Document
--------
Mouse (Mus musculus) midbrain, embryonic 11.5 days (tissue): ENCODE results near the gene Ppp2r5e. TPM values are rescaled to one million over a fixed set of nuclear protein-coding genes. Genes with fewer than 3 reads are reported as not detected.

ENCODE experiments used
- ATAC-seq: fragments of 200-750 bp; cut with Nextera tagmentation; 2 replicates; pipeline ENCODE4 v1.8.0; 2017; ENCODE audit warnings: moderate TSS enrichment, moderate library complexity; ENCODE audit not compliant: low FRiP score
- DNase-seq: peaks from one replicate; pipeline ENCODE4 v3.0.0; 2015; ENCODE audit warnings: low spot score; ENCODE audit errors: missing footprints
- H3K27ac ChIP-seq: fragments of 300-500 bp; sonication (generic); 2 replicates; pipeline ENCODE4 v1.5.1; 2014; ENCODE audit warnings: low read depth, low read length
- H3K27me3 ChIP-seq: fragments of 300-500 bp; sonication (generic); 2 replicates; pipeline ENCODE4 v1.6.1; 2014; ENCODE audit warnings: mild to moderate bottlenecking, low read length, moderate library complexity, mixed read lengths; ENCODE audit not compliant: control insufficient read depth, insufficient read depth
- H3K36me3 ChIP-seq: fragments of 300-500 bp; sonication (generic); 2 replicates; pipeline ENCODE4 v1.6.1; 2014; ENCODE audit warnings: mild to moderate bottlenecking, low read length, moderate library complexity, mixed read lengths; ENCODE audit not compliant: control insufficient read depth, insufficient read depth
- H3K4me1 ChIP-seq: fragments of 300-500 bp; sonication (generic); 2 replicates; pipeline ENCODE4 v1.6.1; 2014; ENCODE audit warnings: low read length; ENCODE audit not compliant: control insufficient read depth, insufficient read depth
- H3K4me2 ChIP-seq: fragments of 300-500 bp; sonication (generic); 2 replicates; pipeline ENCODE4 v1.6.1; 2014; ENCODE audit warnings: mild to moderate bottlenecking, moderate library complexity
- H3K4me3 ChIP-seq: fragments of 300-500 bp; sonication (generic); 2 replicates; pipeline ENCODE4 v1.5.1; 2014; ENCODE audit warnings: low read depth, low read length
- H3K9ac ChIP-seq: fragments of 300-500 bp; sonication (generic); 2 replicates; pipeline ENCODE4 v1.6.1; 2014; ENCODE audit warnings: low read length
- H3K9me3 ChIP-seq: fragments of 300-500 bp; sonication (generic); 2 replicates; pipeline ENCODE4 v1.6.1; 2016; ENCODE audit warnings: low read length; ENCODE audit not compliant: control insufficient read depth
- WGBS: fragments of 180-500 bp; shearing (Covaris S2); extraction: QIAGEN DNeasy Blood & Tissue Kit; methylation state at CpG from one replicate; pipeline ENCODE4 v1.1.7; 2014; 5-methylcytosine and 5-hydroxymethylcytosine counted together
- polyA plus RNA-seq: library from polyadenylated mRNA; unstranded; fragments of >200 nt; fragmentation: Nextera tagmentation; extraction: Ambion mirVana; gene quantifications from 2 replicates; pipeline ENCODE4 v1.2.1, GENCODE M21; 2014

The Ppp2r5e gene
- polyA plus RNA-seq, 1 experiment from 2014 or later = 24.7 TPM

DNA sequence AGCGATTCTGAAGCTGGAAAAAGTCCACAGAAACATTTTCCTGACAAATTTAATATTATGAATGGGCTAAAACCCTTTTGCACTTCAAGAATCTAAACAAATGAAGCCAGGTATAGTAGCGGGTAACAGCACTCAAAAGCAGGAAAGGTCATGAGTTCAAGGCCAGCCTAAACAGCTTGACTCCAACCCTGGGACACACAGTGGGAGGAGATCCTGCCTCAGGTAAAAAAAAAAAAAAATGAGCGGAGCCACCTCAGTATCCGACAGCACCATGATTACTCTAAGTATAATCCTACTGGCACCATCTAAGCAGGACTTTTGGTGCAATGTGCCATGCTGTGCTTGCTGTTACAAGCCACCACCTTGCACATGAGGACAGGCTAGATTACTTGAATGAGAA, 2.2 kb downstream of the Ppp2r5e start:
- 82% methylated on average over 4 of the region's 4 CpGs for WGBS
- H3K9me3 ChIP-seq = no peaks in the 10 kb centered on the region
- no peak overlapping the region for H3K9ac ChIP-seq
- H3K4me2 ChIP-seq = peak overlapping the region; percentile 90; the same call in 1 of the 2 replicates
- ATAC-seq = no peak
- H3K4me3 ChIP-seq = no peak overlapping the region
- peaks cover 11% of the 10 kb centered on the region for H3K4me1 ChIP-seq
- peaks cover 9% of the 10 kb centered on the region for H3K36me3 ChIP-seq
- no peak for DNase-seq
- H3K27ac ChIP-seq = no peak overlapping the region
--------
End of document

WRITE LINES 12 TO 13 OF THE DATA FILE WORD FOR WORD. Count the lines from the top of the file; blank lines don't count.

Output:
- H3K9me3 ChIP-seq: fragments of 300-500 bp; sonication (generic); 2 replicates; pipeline ENCODE4 v1.6.1; 2016; ENCODE audit warnings: low read length; ENCODE audit not compliant: control insufficient read depth
- WGBS: fragments of 180-500 bp; shearing (Covaris S2); extraction: QIAGEN DNeasy Blood & Tissue Kit; methylation state at CpG from one replicate; pipeline ENCODE4 v1.1.7; 2014; 5-methylcytosine and 5-hydroxymethylcytosine counted together